What Divides Us
New Orleans is wonderful; the folks are generally generous, talkative and enjoy life. Black folks and white folks mix and come in contact with one another more than in many other US cities. But it’s also the victim of a lot of bad policies, corruption and sad decisions—the damage done by Katrina was not an accident, as has been explained in detail elsewhere (the Spike Lee doc When The Levees Broke is amazing) and all kinds of tragic policies have been heaped upon this city like so many knife wounds. It’s almost as if the city is being punished for being as generous, sensuous and fun-loving as it is.
They’re beautiful and awe-inspiring, no doubt, but the effect they take on the social, economic and cultural life of this city has to have been devastating. Almost as much as the freeways through Overtown in Miami.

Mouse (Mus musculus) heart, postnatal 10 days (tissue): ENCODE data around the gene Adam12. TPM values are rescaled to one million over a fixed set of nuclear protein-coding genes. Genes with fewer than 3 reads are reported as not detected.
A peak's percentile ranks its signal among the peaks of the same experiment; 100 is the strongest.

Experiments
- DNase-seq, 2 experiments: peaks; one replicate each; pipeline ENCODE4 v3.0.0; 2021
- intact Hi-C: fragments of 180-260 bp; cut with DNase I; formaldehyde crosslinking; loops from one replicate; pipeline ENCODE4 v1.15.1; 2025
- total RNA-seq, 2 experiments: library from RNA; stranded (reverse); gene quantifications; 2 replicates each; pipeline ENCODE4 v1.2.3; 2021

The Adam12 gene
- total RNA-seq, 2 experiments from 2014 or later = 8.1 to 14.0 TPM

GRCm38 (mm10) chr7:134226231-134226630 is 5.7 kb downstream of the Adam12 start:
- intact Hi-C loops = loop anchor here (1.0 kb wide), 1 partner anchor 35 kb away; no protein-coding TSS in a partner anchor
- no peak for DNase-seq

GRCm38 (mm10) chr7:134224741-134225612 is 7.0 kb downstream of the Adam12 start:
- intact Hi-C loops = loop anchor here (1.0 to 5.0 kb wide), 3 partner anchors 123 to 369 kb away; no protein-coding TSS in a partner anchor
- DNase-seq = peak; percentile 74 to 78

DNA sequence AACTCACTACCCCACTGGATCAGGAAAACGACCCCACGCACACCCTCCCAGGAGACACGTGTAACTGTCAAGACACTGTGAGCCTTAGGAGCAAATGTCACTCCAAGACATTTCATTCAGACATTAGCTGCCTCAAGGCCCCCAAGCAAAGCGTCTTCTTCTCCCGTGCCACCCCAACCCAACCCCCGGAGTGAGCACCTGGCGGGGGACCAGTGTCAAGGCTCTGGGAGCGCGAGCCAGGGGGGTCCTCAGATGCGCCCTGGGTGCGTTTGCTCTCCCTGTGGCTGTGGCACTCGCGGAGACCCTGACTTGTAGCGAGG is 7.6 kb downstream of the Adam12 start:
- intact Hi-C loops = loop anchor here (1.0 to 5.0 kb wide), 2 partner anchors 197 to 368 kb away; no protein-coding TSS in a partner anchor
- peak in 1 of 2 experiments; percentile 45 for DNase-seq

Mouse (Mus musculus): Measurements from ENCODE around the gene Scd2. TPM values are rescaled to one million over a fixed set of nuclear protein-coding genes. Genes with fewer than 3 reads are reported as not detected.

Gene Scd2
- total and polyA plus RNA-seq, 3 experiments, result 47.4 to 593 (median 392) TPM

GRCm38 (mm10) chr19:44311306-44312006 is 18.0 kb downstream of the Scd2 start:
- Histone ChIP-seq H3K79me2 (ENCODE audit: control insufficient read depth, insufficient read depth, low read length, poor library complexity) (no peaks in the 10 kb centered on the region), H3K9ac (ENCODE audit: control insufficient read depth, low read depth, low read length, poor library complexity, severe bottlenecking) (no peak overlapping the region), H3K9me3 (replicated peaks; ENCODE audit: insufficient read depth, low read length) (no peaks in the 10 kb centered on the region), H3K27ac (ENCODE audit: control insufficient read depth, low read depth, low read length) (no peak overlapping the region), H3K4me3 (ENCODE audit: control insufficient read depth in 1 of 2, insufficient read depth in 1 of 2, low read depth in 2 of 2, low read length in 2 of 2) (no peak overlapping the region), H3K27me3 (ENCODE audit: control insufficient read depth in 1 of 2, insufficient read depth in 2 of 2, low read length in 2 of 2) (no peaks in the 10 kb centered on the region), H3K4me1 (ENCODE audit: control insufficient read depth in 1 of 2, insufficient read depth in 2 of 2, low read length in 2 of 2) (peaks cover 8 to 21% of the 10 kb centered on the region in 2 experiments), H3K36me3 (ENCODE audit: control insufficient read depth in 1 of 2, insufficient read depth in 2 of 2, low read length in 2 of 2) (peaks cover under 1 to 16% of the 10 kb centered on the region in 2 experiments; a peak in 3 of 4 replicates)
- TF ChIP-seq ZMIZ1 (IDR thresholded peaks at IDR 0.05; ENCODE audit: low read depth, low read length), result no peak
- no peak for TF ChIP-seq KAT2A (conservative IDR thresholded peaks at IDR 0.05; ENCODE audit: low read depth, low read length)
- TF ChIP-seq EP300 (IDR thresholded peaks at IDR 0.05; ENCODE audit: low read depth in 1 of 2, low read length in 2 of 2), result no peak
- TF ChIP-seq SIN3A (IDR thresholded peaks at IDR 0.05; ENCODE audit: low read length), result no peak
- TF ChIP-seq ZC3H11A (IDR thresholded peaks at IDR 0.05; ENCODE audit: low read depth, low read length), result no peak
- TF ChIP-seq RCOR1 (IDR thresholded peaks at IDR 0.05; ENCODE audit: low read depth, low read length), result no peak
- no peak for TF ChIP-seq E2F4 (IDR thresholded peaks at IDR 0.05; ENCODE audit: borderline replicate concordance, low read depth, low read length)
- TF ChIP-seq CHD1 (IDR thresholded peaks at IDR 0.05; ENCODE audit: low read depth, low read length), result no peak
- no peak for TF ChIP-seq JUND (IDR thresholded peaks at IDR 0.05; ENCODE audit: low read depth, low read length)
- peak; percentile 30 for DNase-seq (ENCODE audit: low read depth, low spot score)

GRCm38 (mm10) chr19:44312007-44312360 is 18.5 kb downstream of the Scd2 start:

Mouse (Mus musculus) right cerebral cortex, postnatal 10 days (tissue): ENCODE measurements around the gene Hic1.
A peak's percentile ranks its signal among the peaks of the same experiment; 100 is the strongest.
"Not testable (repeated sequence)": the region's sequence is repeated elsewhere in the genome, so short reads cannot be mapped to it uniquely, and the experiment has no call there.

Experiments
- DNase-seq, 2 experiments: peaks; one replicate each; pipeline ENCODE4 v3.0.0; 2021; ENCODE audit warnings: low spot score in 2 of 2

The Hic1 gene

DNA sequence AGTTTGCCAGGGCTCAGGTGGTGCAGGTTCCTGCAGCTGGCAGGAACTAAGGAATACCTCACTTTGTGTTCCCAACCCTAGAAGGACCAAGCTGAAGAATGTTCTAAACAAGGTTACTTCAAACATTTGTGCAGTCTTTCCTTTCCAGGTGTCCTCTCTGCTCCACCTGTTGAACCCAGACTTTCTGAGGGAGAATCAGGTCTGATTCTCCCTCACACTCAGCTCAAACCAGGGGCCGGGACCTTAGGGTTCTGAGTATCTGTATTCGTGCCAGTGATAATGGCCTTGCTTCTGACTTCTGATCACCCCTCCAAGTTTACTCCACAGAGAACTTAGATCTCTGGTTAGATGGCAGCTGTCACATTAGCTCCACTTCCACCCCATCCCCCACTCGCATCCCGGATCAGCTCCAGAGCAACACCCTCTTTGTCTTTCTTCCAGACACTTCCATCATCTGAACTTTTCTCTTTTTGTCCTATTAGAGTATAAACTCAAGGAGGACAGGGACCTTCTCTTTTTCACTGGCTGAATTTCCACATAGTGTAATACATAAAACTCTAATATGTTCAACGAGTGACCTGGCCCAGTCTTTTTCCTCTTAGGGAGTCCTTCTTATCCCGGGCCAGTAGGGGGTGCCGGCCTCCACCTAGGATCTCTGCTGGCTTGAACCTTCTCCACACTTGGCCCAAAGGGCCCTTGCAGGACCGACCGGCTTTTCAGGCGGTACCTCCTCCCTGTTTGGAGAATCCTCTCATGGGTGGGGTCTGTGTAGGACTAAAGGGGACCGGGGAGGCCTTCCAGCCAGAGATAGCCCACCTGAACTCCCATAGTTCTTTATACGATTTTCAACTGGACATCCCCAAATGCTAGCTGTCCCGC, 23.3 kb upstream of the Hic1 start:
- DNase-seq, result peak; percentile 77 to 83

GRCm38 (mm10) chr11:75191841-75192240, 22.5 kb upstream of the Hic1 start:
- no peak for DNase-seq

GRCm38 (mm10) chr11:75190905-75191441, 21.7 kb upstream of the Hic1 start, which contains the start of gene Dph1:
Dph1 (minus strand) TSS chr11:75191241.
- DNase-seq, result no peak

In New Orleans, as in many other cities, the freeways not only provide quick virtual access (virtual because they don’t actually touch the cities) to the city from outside, but are used by city residents to get from one part of the city to another (something that could be equally accomplished by a network of mass transit—lots of trolley lines that used to exist were eliminated here). The freeways here are mostly elevated. As they are above the flood waters, they became a weird refuge and prison for folks during Katrina. Being elevated, for the most part, they theoretically shouldn’t impede the network of surface streets as much as the typical ground level or sunken freeways do, as in NY and LA. But as I biked around, it seemed like that wasn’t really true. Many streets dead-ended around the freeway zones and one had to detour quite a ways to get across to another neighborhood. And, as can be seen in this picture, they create dead zones. No one except the homeless live under these things; no business goes on under them either. It’s a massive usurping of what must be, or could be, valuable urban real estate: